I am pleased that two food-related court case verdicts in the past week or so saw common sense prevail.
Firstly, the case for 300,000 in damages against M&S, brought by a man who slipped on an (allegedly M&S) grape in the car park outside the store. What did he think he would achieve? I mean, how many people have slipped on some debris - a chip, a slice of tomato from a kebab, a KFC wrapper - on a Saturday night and lived to tell the tale? Did he think his case would set a judicial precedent, with comedians suing banana republics for any slip ups? People who hurt themselves by accident usually just get on with life. This petty scam for a fast buck left me with a sour taste in my mouth.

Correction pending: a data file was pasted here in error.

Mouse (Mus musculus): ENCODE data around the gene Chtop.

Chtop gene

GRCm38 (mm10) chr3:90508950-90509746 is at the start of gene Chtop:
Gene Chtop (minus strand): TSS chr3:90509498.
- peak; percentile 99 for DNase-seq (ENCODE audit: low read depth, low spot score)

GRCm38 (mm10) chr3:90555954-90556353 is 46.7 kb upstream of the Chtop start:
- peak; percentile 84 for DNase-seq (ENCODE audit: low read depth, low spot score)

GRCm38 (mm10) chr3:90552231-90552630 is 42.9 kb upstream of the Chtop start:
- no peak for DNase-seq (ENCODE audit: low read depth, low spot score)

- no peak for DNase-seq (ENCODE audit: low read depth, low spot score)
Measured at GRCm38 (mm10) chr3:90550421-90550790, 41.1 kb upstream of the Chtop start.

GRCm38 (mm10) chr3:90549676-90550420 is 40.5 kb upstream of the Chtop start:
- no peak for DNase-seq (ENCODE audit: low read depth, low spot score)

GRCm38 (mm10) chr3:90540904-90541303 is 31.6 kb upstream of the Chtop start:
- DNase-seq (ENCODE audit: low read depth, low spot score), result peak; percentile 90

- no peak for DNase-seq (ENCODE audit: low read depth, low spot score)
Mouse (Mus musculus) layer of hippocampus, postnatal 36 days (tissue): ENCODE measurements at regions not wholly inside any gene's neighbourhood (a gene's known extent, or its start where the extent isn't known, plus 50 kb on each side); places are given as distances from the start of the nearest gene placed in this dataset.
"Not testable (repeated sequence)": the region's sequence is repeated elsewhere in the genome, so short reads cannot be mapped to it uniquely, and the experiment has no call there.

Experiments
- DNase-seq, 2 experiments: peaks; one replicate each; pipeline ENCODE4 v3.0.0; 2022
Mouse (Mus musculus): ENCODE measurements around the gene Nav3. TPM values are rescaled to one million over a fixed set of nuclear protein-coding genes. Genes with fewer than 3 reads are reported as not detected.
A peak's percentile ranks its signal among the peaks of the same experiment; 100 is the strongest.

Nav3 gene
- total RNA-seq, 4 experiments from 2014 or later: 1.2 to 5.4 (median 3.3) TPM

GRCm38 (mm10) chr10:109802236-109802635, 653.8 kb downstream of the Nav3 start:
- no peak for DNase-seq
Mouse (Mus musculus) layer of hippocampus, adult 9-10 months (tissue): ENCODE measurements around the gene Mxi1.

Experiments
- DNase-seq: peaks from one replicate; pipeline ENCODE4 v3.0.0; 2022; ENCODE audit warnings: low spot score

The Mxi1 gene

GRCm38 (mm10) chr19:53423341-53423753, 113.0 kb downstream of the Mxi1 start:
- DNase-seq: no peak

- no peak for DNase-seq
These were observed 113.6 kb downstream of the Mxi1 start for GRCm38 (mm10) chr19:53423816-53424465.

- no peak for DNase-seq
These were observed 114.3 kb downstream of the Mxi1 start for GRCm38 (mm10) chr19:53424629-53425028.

Another case of sour grapes in the second hearing, when a pizzeria sued the Irish News for allegedly defamatory remarks it made about the establishment. In its review section. Yes, the classic media law balancing act between the right of a journalist to fair comment and the right of a member of the public to protection from libel or slander. A very noble principle, but should it really be expected to apply to a section written by 'critics'? Surely there's a clue in their title?
The verdict may open the floodgates to still more biting criticism from reviewers, since the judge decreed exactly what critics are allowed to get away with by law. Hold onto your stomachs, folks, here's a preview of the bile to come when food critics up the ante: